Oseltamivir

From Proteopedia

(Redirected from Tamiflu)
Jump to: navigation, search

Oseltamivir, better known as Tamiflu, (2hu0)

Better Known as: Tamiflu

  • Marketed By: Gilead Sciences & Roche
  • Major Indication: Influenza Infection
  • Drug Class: Neuraminidase Inhibitor
  • Date of FDA Approval (Patent Expiration): 1999 (2016)
  • 2009 Sales: $3.1 Billion
  • Importance: It has been proposed that the closer the inhibitor resembles the natural substrate (Sialic acid), the less likely they are to select drug-resistant mutant viruses. It was along this train of thought that Oseltamivir was designed. It was approved by the FDA just a few months after Zanamivir and quickly garnered 75% of the influenza market share. Many newer strains of Influenza, namely H1N1 have become resistant to Oseltamivir however, shifting market share back toward Zanamivir for which influenza has remained relatively unresistant toward.
  • See Pharmaceutical Drugs for more information about other drugs and diseases.

Mechanism of Action

Viral Neuraminidase is one of two major glycoproteins found on the surface of influenza viral membranes, the other being hemagglutinin. When the influenza virus infects a host cell, it attaches itself to the host via hemagglutinin interactions with host glycans, facilitating the fusion of host endosomal membrane with the viral membrane. After the virus has successfully infected the host and replicated extensively, the viral cargo is released from the cell via budding. During the budding process, the viral cargo is attached to the host cell once again via hemagglutinins, allowing the viral particle to form completely. Once the viral particle is formed, Neuraminidase cleaves the terminal sialic (neuraminic) acid residues from the glycan structures on the surface of the infected cell, breaking the hemmaglutinin-glycan interaction and promoting release of the viral particle to infect other cells. Oseltamivir is a prodrug which is rapidly metabolized into its active form. It functions by inhibiting the function of , preventing the viral particle from being released from the infected cell, thus limiting the severity and spread of viral infections.[1] It binds to the active site of Neuraminidase causing dramatic conformational adjustments which render the protein non-functional. This prevents neuraminidase from cleaving the hemmaglutinin-glycan tethers and releasing the viral cargo after viral replication. Oseltamivir binding causes the (residues 147-151) to shift, , while Oseltamivir situates itself using hydrogen bonds to residues Tyr 406, Arg 371, and Arg 152 along with a number of . Of note, the of His 274 to Tyr confers resistance to Oseltamivir because the interaction between Tyr 274 & Glu 276, of Oseltamivir, increasing the Ki of Oseltamivir 265 fold. This is not the case with Zanamivir, which is barely impacted by the H274Y mutation (Ki increases by only 2 fold).[2]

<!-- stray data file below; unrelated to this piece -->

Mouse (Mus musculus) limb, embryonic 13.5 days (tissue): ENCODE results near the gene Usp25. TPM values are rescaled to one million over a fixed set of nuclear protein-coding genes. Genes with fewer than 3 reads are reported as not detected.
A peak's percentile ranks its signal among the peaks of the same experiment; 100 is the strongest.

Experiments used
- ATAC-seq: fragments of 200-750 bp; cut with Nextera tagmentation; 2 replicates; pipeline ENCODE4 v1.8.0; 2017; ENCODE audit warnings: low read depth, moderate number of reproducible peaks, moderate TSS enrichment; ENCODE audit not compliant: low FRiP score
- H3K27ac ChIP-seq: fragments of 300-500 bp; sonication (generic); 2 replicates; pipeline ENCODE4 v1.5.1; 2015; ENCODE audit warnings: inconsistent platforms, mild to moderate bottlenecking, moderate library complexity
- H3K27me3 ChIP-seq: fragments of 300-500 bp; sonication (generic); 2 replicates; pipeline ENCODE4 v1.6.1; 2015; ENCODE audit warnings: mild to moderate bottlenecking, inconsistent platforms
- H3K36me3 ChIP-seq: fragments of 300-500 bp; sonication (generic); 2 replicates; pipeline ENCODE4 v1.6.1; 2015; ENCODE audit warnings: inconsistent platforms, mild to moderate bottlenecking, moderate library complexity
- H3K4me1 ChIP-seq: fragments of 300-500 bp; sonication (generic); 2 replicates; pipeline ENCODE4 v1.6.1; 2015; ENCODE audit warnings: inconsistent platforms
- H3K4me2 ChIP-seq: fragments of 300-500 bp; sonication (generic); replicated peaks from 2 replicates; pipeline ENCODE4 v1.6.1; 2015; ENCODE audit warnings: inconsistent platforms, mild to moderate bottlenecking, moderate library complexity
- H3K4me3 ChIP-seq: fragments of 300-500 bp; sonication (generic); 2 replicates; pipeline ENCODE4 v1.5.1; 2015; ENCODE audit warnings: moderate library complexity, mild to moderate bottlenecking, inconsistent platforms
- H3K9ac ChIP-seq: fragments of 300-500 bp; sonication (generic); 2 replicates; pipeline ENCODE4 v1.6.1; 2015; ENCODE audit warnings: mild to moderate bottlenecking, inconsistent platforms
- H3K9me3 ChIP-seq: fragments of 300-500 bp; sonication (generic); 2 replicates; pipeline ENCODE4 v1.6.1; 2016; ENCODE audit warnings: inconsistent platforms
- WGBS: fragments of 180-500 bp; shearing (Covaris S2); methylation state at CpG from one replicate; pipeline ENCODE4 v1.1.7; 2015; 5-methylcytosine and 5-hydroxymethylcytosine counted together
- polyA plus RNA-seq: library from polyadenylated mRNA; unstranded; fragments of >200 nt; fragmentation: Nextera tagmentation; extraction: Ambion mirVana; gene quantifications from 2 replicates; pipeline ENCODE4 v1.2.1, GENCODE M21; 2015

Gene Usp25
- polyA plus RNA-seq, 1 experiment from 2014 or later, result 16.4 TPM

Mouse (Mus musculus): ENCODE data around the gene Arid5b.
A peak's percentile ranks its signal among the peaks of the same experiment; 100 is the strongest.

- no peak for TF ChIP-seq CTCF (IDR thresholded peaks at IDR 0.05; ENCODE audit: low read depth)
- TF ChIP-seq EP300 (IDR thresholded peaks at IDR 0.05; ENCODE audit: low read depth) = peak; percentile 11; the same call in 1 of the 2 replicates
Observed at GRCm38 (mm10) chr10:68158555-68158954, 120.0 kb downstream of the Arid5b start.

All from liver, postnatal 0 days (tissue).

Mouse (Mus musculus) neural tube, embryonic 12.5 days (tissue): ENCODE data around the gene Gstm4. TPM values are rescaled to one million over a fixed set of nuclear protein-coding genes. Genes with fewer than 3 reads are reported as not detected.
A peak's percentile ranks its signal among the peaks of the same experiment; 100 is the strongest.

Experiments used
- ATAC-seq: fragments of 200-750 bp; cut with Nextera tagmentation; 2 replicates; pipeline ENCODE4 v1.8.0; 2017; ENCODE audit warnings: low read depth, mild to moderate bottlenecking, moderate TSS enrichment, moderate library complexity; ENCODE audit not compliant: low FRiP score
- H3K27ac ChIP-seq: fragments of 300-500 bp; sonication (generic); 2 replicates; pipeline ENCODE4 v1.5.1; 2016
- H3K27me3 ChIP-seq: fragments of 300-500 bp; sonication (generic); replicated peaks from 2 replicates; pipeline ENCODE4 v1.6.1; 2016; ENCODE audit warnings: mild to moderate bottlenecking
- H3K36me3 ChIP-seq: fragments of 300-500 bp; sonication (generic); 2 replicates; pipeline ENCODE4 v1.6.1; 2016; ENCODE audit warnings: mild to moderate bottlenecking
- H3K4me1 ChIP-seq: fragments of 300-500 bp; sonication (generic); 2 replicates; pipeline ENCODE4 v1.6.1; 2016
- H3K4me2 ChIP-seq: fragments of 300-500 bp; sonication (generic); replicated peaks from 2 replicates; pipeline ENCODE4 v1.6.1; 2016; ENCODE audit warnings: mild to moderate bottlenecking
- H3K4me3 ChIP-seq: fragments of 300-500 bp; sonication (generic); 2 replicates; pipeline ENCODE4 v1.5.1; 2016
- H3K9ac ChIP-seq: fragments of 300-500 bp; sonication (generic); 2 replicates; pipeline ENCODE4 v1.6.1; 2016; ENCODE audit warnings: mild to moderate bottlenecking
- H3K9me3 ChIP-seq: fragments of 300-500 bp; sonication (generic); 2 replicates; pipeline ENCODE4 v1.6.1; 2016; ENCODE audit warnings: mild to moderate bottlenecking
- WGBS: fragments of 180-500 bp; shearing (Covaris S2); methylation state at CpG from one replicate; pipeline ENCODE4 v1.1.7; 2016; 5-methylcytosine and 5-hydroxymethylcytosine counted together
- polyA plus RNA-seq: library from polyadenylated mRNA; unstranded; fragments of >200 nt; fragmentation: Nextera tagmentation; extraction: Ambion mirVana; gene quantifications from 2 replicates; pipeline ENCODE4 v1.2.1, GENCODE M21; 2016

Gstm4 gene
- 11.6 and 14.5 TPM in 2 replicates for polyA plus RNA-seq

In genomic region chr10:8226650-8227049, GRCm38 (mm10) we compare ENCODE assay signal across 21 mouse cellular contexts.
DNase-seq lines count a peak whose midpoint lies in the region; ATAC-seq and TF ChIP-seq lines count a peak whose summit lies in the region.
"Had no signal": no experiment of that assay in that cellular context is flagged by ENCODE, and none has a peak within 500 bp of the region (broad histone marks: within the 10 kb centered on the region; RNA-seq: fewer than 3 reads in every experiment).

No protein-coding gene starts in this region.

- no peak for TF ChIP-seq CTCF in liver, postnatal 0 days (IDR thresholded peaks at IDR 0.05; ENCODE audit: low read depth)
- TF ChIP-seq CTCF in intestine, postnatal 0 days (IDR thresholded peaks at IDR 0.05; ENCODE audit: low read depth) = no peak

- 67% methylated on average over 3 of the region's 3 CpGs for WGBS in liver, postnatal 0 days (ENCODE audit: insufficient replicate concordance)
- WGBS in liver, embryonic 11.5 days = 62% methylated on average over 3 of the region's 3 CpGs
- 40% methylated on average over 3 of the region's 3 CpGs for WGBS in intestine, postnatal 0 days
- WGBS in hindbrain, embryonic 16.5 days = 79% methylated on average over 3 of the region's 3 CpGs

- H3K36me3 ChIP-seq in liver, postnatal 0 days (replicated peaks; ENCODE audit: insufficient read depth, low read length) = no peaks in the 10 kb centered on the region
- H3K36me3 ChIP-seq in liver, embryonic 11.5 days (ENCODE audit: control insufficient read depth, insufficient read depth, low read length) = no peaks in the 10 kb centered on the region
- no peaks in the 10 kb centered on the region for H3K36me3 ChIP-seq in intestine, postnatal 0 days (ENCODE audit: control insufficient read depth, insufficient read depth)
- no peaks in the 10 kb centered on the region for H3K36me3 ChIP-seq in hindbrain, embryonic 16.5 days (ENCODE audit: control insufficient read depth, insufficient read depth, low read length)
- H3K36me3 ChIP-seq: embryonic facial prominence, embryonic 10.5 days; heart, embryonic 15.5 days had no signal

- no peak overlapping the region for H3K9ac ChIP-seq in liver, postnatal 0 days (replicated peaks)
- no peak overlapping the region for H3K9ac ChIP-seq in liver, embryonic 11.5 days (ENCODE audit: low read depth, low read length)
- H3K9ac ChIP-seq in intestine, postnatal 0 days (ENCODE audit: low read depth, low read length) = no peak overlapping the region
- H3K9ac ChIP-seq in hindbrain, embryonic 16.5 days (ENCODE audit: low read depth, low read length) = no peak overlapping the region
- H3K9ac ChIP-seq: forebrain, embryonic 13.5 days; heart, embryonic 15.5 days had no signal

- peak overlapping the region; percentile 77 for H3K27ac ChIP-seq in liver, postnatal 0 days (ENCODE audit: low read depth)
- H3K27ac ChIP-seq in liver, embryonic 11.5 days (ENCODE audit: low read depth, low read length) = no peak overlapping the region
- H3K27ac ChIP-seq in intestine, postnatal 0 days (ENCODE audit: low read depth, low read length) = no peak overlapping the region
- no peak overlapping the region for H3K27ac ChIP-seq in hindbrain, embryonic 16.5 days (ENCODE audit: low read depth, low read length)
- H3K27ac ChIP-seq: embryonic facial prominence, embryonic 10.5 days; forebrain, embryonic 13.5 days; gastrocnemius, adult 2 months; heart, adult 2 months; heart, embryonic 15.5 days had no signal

For additional details, including a morph of the induced fit of Tamiflu to avian influenza neuraminidase, see Avian Influenza Neuraminidase, Tamiflu and Relenza.

Pharmacokinetics

Neuraminidase Inhibitor Pharmacokinetics
Parameter Zanamivir Oseltamivir
Tmax (hr) 1.25 1.5
Cmax (ng/ml) 31.6 57
Bioavailability (%) 2 75
Protein Binding (%) 10 42
T1/2 (hr) 3 3.2
AUC (ng/ml/hr) 185 204
Clearance (L/h) 54.1 18.8
Dosage (mg) 10 300
Metabolism None Hepatic

For References to Pharmacokinetic data, see: References

See Also

References

  1. Varghese JN, McKimm-Breschkin JL, Caldwell JB, Kortt AA, Colman PM. The structure of the complex between influenza virus neuraminidase and sialic acid, the viral receptor. Proteins. 1992 Nov;14(3):327-32. PMID:1438172 doi:http://dx.doi.org/10.1002/prot.340140302
  2. Collins PJ, Haire LF, Lin YP, Liu J, Russell RJ, Walker PA, Skehel JJ, Martin SR, Hay AJ, Gamblin SJ. Crystal structures of oseltamivir-resistant influenza virus neuraminidase mutants. Nature. 2008 Jun 26;453(7199):1258-61. Epub 2008 May 14. PMID:18480754 doi:http://dx.doi.org/10.1038/nature06956

Proteopedia Page Contributors and Editors (what is this?)

David Canner, Eric Martz

Personal tools